This is equivalent to n*2, where n=number of Railway Engineers. There is no guarantee that either of these answers is how it actually is done.

If you get two railway engineers together, and ask them the same question, they will give you SIX answers:

  • How Engineer A thinks it is done
  • How Engineer A thinks it should be done
  • How Engineer B thinks it is done
  • How Engineer B thinks it should be done
  • How the two engineers uneasily compromise that it should be done
  • OPTION X

This is equivalent to (n*2)+2, where n=number of Railway Engineers. Again, there is no guarantee that either of these is how it actually is done, but the probability that one of the answers is correct is rising, along with your blood pressure.

OK, now it gets good. If you get three railway engineers together, and ask them the same question, they will give you TEN answers:

  • How Engineer A thinks it is done
  • How Engineer A thinks it should be done
  • How Engineer B thinks it is done
  • How Engineer B thinks it should be done
  • How Engineer C thinks it is done
  • How Engineer C thinks it should be done
  • How Engineers A and B uneasily compromise that it should be done
  • How Engineers A and C uneasily compromise that it should be done
  • How Engineers B and C uneasily compromise that it should be done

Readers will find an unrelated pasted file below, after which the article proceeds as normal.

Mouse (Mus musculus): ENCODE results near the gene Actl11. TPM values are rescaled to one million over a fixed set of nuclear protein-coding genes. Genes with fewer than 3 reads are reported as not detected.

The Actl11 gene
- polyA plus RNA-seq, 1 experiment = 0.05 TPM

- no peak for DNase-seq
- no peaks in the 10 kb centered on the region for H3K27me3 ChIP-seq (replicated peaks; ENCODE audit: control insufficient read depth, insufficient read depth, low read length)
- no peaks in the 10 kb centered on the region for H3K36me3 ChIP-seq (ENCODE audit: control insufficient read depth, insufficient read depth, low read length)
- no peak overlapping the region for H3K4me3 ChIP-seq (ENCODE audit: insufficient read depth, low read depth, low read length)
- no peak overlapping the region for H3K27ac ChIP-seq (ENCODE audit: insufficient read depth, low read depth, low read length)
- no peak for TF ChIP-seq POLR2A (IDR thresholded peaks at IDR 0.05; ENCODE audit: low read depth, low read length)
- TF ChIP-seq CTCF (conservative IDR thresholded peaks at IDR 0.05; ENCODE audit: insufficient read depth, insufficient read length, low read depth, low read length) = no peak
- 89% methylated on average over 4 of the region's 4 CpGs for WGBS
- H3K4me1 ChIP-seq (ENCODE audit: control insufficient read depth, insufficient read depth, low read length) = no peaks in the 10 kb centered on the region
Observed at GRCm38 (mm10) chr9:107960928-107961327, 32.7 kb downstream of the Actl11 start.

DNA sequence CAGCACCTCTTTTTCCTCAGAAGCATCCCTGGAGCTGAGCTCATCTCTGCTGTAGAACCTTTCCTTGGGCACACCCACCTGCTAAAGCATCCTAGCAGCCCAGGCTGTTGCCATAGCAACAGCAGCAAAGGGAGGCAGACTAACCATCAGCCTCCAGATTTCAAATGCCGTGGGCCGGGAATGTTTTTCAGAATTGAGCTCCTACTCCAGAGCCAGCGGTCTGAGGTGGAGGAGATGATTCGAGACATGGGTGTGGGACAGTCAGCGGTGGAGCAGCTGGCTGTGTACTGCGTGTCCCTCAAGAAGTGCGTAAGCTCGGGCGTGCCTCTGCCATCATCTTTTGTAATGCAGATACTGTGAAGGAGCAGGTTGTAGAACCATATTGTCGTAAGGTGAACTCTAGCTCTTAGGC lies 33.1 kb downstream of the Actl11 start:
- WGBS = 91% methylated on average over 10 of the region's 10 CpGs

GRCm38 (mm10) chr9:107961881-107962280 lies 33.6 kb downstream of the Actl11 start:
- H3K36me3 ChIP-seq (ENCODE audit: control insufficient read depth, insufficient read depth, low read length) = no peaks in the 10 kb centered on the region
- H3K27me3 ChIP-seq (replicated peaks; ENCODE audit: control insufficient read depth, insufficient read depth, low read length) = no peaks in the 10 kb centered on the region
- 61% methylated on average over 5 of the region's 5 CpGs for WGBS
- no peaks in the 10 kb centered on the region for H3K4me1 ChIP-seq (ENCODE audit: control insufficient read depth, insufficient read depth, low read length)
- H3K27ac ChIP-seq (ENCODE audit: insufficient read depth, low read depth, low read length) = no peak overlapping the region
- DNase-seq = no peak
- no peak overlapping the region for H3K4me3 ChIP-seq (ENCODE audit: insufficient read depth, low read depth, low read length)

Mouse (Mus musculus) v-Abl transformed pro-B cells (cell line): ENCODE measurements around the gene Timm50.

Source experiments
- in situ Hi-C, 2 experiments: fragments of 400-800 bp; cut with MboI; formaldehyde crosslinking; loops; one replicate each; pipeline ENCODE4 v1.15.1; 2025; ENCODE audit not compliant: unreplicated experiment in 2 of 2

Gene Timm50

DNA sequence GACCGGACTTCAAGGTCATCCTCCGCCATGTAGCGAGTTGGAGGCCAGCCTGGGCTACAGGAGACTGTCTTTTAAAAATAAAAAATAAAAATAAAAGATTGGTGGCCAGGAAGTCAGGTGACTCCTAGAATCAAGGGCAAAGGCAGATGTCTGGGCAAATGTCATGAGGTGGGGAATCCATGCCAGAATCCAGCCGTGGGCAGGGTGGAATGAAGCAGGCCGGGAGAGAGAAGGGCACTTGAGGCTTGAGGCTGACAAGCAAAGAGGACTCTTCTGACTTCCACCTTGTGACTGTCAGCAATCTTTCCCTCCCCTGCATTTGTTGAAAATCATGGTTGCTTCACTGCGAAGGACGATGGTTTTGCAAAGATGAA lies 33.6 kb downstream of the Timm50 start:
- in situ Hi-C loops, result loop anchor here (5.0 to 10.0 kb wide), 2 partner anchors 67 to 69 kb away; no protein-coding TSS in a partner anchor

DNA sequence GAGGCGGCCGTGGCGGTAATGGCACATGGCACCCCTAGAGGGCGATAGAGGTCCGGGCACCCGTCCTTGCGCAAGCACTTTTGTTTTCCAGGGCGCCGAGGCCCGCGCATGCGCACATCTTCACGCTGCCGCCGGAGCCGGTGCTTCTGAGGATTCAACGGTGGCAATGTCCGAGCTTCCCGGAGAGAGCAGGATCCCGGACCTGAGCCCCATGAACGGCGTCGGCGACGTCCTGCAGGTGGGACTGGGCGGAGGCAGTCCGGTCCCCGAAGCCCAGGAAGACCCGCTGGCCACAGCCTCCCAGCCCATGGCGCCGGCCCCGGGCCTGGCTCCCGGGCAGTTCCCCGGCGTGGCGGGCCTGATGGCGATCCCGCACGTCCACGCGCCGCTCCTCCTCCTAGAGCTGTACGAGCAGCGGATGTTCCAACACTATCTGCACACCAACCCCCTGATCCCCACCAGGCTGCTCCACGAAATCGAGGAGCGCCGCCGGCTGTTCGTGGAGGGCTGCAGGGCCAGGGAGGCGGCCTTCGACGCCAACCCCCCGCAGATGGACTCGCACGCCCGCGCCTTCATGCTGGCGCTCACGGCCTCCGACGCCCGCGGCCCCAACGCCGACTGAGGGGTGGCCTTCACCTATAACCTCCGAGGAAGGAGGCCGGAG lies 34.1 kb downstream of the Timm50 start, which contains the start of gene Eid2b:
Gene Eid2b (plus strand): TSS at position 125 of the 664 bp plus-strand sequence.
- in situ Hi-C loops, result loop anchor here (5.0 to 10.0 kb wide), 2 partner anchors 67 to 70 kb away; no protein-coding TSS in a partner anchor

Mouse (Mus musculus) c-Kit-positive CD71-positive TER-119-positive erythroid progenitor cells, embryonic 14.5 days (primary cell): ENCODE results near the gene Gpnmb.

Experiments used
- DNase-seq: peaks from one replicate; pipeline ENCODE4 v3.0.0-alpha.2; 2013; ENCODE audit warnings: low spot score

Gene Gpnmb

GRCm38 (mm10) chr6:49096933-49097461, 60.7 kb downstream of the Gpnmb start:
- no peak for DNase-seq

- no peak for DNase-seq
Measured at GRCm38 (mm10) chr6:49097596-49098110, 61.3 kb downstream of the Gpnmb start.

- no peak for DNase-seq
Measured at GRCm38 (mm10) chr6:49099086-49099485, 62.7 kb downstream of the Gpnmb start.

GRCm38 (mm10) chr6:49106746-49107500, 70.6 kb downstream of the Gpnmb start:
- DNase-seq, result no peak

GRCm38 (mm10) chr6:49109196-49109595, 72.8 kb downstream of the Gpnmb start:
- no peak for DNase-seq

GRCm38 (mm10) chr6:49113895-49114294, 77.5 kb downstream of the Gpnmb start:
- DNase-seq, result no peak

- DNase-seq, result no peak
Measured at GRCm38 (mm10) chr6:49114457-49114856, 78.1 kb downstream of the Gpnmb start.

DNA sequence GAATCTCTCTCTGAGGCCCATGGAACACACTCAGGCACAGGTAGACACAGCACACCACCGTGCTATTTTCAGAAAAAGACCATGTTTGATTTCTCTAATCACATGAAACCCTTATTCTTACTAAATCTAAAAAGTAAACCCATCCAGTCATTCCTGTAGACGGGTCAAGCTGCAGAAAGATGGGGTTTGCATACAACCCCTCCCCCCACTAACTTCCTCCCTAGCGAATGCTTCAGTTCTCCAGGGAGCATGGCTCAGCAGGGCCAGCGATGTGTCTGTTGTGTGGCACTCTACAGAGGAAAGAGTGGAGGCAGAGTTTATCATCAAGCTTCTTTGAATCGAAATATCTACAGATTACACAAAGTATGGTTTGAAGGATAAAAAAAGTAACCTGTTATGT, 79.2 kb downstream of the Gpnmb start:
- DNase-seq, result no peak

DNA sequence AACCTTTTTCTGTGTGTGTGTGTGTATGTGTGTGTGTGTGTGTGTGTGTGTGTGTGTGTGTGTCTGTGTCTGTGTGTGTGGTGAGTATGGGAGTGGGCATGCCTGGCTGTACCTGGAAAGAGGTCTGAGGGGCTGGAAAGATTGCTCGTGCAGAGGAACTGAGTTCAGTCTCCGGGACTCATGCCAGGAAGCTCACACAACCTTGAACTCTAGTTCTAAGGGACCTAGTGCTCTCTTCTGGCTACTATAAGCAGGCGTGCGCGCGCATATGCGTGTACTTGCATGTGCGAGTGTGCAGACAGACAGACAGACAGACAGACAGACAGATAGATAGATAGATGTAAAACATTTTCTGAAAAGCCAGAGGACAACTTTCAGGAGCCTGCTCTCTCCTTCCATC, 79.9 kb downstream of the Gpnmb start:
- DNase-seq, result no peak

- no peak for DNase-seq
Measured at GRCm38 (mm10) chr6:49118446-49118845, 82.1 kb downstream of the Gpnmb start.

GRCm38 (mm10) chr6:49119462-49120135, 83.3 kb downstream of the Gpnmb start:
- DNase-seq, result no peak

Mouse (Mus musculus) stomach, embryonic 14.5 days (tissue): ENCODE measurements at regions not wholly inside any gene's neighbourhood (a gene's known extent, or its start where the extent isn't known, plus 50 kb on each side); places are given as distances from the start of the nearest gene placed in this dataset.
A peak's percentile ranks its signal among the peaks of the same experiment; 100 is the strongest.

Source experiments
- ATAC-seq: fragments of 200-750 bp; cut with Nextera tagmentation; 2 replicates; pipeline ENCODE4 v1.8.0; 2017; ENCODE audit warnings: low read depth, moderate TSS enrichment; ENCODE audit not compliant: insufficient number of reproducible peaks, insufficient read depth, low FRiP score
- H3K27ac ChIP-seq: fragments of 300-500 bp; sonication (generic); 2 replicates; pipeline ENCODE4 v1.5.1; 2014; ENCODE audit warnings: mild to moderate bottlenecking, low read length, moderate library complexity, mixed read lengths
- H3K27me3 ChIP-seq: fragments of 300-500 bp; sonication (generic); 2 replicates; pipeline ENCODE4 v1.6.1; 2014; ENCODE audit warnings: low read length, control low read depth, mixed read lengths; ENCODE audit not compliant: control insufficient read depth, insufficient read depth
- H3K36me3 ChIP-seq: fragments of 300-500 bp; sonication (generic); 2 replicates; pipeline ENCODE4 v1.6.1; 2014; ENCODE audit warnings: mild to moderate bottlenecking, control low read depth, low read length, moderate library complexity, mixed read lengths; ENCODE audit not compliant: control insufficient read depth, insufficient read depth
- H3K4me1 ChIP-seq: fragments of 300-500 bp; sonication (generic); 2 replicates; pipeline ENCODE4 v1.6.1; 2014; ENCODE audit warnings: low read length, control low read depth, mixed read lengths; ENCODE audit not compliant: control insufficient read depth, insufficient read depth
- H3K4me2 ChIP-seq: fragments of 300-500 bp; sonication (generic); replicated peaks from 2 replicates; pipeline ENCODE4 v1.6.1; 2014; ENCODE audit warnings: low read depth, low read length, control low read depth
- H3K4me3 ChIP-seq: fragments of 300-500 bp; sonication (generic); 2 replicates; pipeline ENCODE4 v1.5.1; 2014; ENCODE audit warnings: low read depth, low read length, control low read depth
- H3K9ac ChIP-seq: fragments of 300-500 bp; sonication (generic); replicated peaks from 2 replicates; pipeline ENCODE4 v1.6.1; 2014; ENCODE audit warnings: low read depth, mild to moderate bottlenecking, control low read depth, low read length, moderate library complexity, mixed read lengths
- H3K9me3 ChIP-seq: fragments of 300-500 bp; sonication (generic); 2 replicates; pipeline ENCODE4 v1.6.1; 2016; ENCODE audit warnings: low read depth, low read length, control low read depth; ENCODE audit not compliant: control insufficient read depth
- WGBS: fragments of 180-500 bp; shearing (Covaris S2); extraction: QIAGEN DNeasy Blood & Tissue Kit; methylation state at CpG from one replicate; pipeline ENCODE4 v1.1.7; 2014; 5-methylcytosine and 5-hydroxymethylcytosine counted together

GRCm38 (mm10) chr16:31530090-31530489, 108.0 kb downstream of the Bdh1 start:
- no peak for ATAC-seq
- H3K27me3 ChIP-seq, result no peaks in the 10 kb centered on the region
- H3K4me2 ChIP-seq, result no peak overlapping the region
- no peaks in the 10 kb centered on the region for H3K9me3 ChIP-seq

• OPTION X

This is equivalent to (n*2)+(n!/2!(n-2)!)+1. In fact this also works for two engineers, because n!/2!(n-2)! = 1 where n=2.

Let’s try another, before exploring what is happening here. If you get four railway engineers together, and ask them the same question, they will give you FIFTEEN answers:

  • How Engineer A thinks it is done
  • How Engineer A thinks it should be done
  • How Engineer B thinks it is done
  • How Engineer B thinks it should be done
  • How Engineer C thinks it is done
  • How Engineer C thinks it should be done
  • How Engineer D thinks it is done
  • How Engineer D thinks it should be done
  • How Engineers A and B uneasily compromise that it should be done after lengthy mind-draining squabbling
  • How Engineers A and C uneasily compromise that it should be done, after hefty chunks of reminiscing about the Great Western Line
  • How Engineers A and D uneasily compromise that it should be done after using the phrase, “Agree to disagree”, and then starting again 10 minutes later
  • B and C really went at it. I had to leave the room.
  • B and D managed to agree despite long-standing bitterness over someone pulling rank during a design meeting 7 years ago.
  • C and D went for coffee and came back with something.
  • OPTION X

At this rate, if you got ten engineers in a room (at the same time, on time, which is a feat in itself), you could reasonably expect to get at least 66 answers out of them, as well as a lot of whining and bloodshed.

Hold on – at least? There could be more? I hear you. That’s where the mysterious and terrible OPTION X comes in. There is the danger that more than two railway engineers may agree on how something is done, but as this is not a theoretical mathematics blog, we can safely discount it. But there is the interaction between answers (in a form of semi-aware self-propagation), and the psychological issue of the engineers not actually answering the question you ask them, but rather the one you should have asked, or that they knew you actually wanted to ask, they just knew. But that is an issue for another time, i.e. not my lunchtime.

After all, whats the point? It’ll all be MAGLEV and PRT before you … ha ha ha sorry couldn’t resist.